SonicPi on Raspberry Pi

12 Feb

One of these days, I’m going to do something on the Raspberry Pi that is going to work the first time.  Today . . . is not that day.  Liz and Eben Upton sent me a Raspberry Pi B+ and I was dying to see what’s new on it.  I had some struggles getting NOOBS to work on it, so I downloaded a new version and it worked fine.  I installed the new version of Raspbian and a few things that I noticed that were new are: 1) It has the GPIO version of Scratch already installed  2) It doesn’t have the Midori browser anymore  and 3) There’s a new program called Sonic Pi installed.

Sonic Pi is a program that allows you to use code to create music.  You can generate drum sounds, guitar sounds, sample music clips, loop sound effects, and apply envelopes, fades, etc.  For example, if you type “play 44,” it plays the 44th key on the piano.  If you type “sleep 1,” it waits for one second, and if you type “sample :sound_slow,” it plays a sound called sound_slow.  It’s fun to play with and you really can create some great music.  Here’s an example of a person who coded “Flight of the Bumble Bee” with over 1,200 lines of code!

I played around with Sonic Pi for a while and went through the first few simple tutorials.  It was fun.  Then, I wanted to save my song to use in this blog.  If you click “Save,” it saves your code and not your song.  Then there’s a button that says “Record” that will save the song itself as a wav file . . . or so you’d think.  I couldn’t find any instructions for the record button in the tutorials or even online with a simple google search.  So, I just tried it.  I pressed record and then played the song.  When I clicked record again to stop the recording, it asked me to name the file and I chose to put in on the desktop.  Simple, right?  Then I went to the desktop and the file wasn’t there.

I had to do some research to figure out how to find a file in Linux.  I couldn’t get the “find” feature in the terminal to find the file (or maybe it turns out that it wasn’t there), so I installed a program called “mLocate” that works a little better.  It turned out that the file just wasn’t there.  I tried to save it with a different name, save it in a different folder, and repeated over and over and it just wouldn’t save the file.  In researching how to fix this, I found out that there is a new version of Sonic Pi available and I hoped that this would fix all of my problems.  Once I installed Sonic Pi version 2, the program seemed pretty much the same, so I wrote a quick song and tried to record it.  The process was the same and this time, it seemed to work.  But when I used mLocate to find the file, it didn’t find anything.  This time, though, it was my mistake.  Before you use mLocate, you have to update its database where it searches the Raspberry Pi for files and makes a list.  So, when I type “sudo updatedb”, this   updates mLocate’s list and then it found the file.  Now, you just type “locate word” and it will find files, folders, and programs that contain the letters “word” in them.  It seems as though if I type “locate word” it only looks at the present folder, but if I type “sudo locate word,” it checks the entire computer.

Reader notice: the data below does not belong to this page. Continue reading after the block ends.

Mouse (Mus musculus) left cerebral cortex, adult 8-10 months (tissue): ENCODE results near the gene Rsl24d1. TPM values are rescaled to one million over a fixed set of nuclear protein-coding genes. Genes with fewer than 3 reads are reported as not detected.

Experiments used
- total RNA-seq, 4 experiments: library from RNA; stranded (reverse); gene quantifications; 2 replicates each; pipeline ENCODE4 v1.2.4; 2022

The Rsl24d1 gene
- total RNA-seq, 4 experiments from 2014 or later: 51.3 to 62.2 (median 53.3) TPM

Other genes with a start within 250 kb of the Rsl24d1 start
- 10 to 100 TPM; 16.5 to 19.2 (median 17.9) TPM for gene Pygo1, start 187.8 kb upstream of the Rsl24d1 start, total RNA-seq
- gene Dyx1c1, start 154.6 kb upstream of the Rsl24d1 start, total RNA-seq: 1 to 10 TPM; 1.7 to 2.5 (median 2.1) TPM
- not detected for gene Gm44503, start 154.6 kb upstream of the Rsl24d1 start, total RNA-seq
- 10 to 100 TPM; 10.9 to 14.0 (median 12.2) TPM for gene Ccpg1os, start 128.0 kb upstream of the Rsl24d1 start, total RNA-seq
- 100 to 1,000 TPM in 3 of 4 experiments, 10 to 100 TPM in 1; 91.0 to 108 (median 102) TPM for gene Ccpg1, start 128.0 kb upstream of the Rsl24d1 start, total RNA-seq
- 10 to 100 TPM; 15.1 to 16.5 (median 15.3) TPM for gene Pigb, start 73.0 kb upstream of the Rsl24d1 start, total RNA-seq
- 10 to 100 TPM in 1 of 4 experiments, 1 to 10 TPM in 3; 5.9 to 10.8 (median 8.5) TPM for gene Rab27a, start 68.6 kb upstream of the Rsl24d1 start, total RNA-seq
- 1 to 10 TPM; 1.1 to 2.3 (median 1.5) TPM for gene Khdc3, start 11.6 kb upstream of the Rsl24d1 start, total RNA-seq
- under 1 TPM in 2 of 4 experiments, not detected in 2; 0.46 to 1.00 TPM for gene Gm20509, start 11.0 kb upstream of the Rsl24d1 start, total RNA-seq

But, the wav file wouldn’t play.  It was using Jack Audio to play the file and it crashed every time I tried.  Then, I found out that Alsa can be used to play wav files.  My file was named practice.wav so I typed “sudo aplay practice.wav” and now it plays fine.  If yours doesn’t play, it might be because you have the Pi set to play from HDMI and you have headphones plugged in or vice versa.

That’s as far as I got with Sonic Pi because it took a while for reinstalling, restarting, and researching.  Overall, it was fun and I will definitely use it again.


Raspberry Pi B+ Starter Kit:

Sonic Pi Software (if your OS doesn’t already have it):

Sensors and Relays, Raspberry Pi, and Python

6 Jan

My school has a Computer Programming/Raspberry Pi club that my dad and I host.  Each time, we teach a lesson about the Pi, Python, Scratch,, binary/hex, etc. and then students break into groups to learn about a topic of their choice.  Some choose to go deeper into Scratch, others work on Raspberry Pi projects, and others use websites like codeacademy or EdX to go learn a different programming language.  We spent a couple of classes talking about what the different languages are used for.  For example, we said that HTML and CSS are good for making websites, Python is good for making MineCraft hacks on the Raspberry Pi, and Javascript is good for making web apps.

We’ve also had several guest speakers who are experts in computer programming come to our school and speak.  For example, we had a Google intern, we went and visited Google, and we had a programmer from JennaSys Engineering speak to us.  We asked each one what programming language they would recommend that we start with.  The Google Intern said “Python or Java,” the Google engineer said “Anything but Python, it’s too far from the hardware,” and the JennaSys engineer said, “Python.”  So, we decided that our lessons would focus on Python.

Below is the script that I wrote for our most recent lesson.  For this lesson, we used a GrovePi to take input from a light sensor and send output to a relay.  The circuit spins a motor if the light level gets too low.  So, this could be used to open and close your window blinds as the sun rises and sets, but that’s not very realistic.  In reality, there are many, many devices that use this exact same structure.  For example, your thermostat turns on the heater if the temperature gets too low and the AC if the temperature gets too high.  Some cars turn on the headlights when it gets too dark.  Your refrigerator compressor kicks in if the fridge gets too warm.  Some cars have windshield wipers that turn on when they detect moisture.  Grocery store doors open when they detect a person nearby.  An alarm goes off when a door is opened.  What these systems all have in common is that there is a sensor that triggers a relay to do something.  There are hundreds of other examples of this, too (3D printer micro switch, printer jam detection, phone overheat protection, laptop turns off when the lid closes, etc.) so we decided to look at an example of code that can make this happen.